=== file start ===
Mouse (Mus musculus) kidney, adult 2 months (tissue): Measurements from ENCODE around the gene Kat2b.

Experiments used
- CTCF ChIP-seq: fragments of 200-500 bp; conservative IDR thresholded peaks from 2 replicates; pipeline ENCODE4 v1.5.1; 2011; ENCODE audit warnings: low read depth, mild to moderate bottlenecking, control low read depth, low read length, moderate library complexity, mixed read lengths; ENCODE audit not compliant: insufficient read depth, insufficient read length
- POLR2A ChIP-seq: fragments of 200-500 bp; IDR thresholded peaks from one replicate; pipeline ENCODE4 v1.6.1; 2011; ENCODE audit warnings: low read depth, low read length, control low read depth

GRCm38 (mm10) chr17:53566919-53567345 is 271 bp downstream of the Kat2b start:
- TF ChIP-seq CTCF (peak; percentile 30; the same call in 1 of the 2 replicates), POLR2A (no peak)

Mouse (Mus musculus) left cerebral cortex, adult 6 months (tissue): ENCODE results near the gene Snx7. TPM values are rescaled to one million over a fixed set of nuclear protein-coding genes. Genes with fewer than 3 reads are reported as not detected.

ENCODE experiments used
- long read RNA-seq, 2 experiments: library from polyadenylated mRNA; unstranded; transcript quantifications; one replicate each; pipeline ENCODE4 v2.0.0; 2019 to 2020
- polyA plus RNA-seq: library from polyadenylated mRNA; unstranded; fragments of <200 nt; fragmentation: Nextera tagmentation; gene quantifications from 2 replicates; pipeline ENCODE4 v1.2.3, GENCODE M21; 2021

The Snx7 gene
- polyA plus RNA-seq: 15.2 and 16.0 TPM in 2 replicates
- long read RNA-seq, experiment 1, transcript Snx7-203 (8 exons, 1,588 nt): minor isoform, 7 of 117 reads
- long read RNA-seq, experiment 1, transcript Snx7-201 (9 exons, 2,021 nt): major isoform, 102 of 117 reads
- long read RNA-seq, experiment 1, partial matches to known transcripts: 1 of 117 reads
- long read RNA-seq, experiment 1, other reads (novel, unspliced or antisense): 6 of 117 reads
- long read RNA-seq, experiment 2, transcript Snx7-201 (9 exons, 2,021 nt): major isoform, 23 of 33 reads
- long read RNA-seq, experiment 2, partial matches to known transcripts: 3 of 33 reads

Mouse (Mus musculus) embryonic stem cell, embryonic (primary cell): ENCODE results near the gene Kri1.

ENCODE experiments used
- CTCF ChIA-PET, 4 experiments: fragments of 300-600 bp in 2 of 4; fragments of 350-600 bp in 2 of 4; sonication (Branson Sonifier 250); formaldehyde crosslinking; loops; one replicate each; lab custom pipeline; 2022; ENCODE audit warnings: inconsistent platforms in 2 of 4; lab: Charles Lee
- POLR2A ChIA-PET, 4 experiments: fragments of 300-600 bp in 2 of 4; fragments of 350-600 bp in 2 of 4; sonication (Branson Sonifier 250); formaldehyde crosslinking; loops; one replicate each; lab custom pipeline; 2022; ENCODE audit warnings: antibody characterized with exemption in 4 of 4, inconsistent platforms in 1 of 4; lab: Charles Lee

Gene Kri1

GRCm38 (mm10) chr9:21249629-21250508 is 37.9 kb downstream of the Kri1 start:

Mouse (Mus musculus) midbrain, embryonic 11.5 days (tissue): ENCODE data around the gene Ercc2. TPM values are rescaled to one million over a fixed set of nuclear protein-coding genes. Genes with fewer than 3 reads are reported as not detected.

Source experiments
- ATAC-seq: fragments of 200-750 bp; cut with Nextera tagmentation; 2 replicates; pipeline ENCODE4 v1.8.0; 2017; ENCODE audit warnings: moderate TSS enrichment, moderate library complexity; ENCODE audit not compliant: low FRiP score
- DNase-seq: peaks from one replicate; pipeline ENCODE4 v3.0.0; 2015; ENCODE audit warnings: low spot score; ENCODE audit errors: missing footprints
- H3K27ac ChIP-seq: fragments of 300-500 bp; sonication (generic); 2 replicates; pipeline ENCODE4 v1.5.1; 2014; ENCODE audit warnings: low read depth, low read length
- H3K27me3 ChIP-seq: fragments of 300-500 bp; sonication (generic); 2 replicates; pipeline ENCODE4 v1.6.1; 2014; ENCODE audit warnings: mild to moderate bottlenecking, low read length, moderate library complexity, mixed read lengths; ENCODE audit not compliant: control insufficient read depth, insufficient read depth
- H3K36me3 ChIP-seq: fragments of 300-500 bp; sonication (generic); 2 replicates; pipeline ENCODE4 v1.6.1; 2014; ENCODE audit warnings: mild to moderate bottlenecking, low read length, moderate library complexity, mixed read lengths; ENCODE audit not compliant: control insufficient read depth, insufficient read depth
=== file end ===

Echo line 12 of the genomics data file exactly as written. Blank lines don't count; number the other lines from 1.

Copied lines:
- polyA plus RNA-seq: 15.2 and 16.0 TPM in 2 replicates